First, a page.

There are many special or “cross-filed” chains of abstractions (of interconnected concepts) in man’s mind. Cognitive abstractions are the fundamental chain, on which all the others depend. Such chains are mental integrations, serving a special purpose and formed accordingly by a special criterion. Cognitive abstractions are formed by the criterion of: what is essential? (epistemologically essential to distinguish one class of existents from all others). Normative abstractions are formed by the criterion of: what is good?
Consider the long conceptual chain that starts from simple, ostensive definitions and rises to higher and still higher concepts, forming a hierarchical structure of knowledge so complex that no electronic computer could approach it. It is by means of such chains that man has to acquire and retain his knowledge of reality.
Yet this is the simpler part of his psycho-epistemological task. There is another part which is still more complex.
The other part consists of applying his knowledge—i.e., evaluating the facts of reality, choosing his goals and guiding his actions accordingly. To do that, man needs another chain of concepts, derived from and dependent on the first, yet separate and, in a sense, more complex: a chain of normative abstractions.
While cognitive abstractions identify the facts of reality, normative abstractions evaluate the facts, thus prescribing a choice of values and a course of action. Cognitive abstractions deal with that which is; normative abstractions deal with that which ought to be (in the realms open to man’s choice).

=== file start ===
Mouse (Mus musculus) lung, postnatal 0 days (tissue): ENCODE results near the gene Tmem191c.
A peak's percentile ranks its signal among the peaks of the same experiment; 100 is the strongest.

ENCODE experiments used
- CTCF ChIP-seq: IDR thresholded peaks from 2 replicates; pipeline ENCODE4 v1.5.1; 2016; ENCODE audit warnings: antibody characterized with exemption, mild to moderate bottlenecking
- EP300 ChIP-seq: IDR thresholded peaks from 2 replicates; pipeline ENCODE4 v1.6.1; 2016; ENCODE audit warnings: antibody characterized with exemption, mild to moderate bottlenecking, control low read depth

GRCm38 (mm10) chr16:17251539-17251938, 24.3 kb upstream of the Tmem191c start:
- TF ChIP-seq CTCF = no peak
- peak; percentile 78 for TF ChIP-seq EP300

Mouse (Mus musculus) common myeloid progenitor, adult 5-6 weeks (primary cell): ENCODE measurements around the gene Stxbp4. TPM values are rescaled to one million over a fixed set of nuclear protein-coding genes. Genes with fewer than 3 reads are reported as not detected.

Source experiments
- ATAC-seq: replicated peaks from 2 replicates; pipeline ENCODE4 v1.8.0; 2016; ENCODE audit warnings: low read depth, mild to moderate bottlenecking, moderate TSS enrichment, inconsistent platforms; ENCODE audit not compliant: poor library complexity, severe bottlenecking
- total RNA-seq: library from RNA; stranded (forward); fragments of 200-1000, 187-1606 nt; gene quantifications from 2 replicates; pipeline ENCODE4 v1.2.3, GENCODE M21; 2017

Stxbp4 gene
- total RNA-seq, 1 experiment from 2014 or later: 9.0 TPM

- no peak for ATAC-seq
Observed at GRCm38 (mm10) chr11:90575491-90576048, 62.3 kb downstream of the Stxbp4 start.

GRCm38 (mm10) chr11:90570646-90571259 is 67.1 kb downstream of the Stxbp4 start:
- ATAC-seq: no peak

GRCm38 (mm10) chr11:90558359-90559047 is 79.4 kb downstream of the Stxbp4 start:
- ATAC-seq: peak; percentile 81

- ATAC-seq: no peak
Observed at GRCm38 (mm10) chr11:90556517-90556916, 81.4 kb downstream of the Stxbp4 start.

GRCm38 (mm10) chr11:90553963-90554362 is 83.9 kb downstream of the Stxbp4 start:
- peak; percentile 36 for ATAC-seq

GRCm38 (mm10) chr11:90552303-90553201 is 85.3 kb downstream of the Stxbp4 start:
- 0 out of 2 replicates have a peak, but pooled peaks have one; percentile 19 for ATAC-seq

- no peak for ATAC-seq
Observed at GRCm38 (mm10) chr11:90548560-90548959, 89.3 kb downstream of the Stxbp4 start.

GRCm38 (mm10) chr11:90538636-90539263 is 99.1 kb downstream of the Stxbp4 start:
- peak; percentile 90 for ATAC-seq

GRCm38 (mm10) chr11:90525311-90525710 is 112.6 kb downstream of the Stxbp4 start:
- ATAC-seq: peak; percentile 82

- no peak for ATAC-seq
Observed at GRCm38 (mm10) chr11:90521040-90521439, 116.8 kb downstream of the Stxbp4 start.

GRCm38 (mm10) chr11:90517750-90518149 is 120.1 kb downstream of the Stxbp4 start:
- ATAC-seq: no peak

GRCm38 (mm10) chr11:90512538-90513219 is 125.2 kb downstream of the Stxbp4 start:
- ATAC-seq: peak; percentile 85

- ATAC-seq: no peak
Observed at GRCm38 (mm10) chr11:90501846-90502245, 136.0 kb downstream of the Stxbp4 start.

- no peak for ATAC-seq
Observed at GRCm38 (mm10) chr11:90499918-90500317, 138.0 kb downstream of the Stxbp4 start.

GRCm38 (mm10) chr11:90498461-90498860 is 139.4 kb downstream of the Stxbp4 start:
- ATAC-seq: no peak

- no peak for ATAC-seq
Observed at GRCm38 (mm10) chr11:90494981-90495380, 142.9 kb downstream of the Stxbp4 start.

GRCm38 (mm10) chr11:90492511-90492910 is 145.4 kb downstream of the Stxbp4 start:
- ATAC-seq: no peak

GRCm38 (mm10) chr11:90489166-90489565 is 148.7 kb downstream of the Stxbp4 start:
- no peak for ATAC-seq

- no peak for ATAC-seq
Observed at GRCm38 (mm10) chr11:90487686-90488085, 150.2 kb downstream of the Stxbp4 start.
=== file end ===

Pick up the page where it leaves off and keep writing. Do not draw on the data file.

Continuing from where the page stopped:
The process of a child’s development consists of acquiring knowledge, which requires the development of his capacity to grasp and deal with an ever-widening range of abstractions. This involves the growth of two interrelated but different chains of abstractions, two hierarchical structures of concepts, which should be integrated, but seldom are: the cognitive and the normative. The first deals with knowledge of the facts of reality—the second, with the evaluation of these facts. The first forms the epistemological foundation of science—the second, of morality and of art.
In today’s culture, the development of a child’s cognitive abstractions is assisted to some minimal extent, even if ineptly, half-heartedly, with many hampering, crippling obstacles (such as anti-rational doctrines and influences which, today, are growing worse). But the development of a child’s normative abstractions is not merely left unaided, it is all but stifled and destroyed. The child whose valuing capacity survives the moral barbarism of his upbringing has to find his own way to preserve and develop his sense of values.